Our 2015 International Science Fair Award winners:  Elya Courtney of Carmel Hill High School in Baton Rouge, LA won a $1500 prize her project: Tortoise or Hare? Improving Accuracy of Frequency, Amplitude, and Phase with Explicit Integration Rather than Fast Fourier Transforms.  Vishal Rajesh and Nisha Rajesh of Plano Senior High School in Plano, TX won a $1500 prize for their project: Mathematical Fire Fighting: Combating Fire with Delaunay Triangulation and Longitudinal-Reversible Cellular Automata. Muhammad Ugur oglu Abdulla of West Shore Junior-Senior High School in Melbourne, FL won a $1000 prize for his project: Deterministic and Stochastic Analysis in Biomedical Engineering: Chaotic Dynamics vs. Brownian Motion.  Swapnil Pande of Mills E. Godwin High School in Henrico, VA won a $1000 prize for his project: Mathematical Modeling and Simulation of Cardiac Tissue Electrophysiology: Effect of Cardiac Deformation on Action Potential Duration.  Sahil Abbi and Arjun Kapoor of Herricks High School in New Hyde Park, NY won a $1000 prize for thier project: Generation via Embedding of Quasi-Optimal Networks for Application in High Performance Computing. 

Pictured Left: 2015 International Science Fair Award winners with Dr. James R. Bush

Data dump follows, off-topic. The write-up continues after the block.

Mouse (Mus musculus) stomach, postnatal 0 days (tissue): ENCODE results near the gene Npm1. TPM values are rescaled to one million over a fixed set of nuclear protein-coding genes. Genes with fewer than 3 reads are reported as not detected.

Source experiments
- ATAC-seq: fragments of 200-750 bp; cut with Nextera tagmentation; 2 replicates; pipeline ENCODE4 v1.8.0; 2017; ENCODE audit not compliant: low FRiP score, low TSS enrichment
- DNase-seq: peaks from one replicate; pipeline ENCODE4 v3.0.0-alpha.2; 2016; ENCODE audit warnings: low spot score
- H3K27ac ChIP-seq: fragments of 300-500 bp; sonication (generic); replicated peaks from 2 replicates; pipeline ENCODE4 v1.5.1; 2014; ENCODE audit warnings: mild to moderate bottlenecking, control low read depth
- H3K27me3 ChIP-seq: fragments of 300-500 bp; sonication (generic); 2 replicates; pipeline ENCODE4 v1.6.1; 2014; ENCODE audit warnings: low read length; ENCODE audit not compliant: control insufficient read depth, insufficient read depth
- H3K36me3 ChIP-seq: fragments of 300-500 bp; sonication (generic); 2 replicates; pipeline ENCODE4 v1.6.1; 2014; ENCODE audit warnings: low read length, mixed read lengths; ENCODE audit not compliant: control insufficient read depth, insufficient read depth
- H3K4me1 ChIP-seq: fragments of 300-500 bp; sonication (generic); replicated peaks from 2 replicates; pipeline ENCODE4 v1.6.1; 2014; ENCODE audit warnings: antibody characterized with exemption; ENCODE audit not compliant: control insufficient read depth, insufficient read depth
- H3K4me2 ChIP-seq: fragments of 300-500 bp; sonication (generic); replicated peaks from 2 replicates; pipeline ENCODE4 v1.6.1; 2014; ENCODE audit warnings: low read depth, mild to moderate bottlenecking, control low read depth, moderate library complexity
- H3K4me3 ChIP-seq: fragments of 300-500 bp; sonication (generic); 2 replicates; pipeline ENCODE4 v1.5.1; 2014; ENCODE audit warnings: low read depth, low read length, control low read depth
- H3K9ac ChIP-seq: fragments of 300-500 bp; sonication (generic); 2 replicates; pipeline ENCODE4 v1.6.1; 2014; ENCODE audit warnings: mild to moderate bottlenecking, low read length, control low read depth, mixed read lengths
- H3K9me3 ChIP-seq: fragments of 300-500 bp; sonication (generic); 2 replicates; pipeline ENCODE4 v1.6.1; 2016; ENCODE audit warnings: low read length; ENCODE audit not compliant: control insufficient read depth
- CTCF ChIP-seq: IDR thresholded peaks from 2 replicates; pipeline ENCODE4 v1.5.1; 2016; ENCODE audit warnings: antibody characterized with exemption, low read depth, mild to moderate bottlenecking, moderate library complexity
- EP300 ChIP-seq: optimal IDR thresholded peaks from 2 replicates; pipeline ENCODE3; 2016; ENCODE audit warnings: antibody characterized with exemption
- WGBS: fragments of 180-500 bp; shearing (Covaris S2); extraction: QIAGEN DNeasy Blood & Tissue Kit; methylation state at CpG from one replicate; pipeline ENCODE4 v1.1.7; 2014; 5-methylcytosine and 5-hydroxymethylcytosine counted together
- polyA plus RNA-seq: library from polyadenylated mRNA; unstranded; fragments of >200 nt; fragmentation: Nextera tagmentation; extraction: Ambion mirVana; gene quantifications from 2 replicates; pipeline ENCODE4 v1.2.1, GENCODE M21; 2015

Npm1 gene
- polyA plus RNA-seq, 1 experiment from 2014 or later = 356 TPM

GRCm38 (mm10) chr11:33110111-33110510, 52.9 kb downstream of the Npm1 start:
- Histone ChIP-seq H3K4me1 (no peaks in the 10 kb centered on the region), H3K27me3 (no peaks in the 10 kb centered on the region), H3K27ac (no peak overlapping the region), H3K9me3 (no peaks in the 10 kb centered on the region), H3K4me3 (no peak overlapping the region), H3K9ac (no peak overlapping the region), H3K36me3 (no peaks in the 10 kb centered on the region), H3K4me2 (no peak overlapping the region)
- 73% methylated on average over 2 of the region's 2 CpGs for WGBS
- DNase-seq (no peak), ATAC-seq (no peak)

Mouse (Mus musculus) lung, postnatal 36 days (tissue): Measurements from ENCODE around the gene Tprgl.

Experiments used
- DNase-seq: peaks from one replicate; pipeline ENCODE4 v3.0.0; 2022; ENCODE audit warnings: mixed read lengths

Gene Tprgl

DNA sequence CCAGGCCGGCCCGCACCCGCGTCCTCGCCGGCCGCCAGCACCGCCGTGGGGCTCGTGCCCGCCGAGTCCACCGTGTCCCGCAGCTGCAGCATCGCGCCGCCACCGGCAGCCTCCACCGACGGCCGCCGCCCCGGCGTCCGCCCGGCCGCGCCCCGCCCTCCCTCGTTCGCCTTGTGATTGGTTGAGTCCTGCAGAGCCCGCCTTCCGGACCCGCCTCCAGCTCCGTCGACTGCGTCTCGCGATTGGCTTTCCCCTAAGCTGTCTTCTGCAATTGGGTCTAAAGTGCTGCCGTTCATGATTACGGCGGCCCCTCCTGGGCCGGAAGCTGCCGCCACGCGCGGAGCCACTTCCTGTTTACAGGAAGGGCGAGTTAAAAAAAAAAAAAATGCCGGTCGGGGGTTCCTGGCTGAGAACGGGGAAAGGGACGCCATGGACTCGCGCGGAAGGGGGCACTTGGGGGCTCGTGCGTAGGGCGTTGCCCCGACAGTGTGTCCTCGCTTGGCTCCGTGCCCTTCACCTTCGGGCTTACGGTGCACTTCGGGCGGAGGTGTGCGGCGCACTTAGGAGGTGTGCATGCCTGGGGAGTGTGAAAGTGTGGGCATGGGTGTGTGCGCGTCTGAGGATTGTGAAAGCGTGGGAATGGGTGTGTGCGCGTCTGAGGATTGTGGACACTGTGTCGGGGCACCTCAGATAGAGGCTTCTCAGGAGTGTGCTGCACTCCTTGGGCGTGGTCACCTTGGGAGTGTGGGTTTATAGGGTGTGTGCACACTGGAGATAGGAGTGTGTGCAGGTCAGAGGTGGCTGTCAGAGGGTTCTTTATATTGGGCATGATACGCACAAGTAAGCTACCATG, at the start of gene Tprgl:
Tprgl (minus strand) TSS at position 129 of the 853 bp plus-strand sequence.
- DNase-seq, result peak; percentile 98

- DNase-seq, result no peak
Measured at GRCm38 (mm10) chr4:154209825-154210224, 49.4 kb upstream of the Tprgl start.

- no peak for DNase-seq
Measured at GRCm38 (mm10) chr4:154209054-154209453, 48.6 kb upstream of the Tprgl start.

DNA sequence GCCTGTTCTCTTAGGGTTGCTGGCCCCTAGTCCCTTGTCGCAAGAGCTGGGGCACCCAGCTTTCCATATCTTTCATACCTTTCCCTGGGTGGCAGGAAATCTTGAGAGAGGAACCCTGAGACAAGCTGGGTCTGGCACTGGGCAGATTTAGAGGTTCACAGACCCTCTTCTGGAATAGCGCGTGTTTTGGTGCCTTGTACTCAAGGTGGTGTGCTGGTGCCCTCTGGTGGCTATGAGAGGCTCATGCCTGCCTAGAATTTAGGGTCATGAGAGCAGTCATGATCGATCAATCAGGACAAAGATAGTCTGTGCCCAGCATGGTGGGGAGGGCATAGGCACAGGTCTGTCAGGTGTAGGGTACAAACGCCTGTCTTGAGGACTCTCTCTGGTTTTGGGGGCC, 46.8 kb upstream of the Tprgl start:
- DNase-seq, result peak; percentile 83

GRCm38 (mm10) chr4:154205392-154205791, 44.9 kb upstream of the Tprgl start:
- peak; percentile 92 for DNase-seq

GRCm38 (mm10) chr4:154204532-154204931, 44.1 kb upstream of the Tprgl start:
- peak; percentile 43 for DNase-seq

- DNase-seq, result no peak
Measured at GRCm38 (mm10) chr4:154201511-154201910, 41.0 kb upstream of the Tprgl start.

Our 2014 International Science Fair Award winners: Nirali Kunjan Thakor of Shepton High School in Plano, TX won a $1500 prize for her project: A Novel Mathematical Simulation to Study the Dynamics of CD4 Cells, CD8 Cells, and HIV Viral Load. Vinay Sridhar Iyengar of Oregon Episcopal School in Portland, OR won a $1500 prize for his project:Hybridized Characteristic 3 Galois Field Arithmetic for Elliptic Curve Crytography, Phase III. Sarah Lee Shaderof Laramie High School in Laramie, WY won a $1000 prize for her project: Catalan Numbers and Their Divisibility Properties. Sasank Venkata Vishnubhatla of duPont Manual High School in Louisville, KY won a $1000 prize for his project: Winning the War against Hackers: A Hybrid Asymmetric Cryptographic Algorithm for Safe and Secure Data. Noah Christian Pritt of Pritt Home School in Walkersville, MD won a $1000 prize for his project:Indoor Navigation with Maximum Likelihood Classification of Wi-Fi Fingerprints.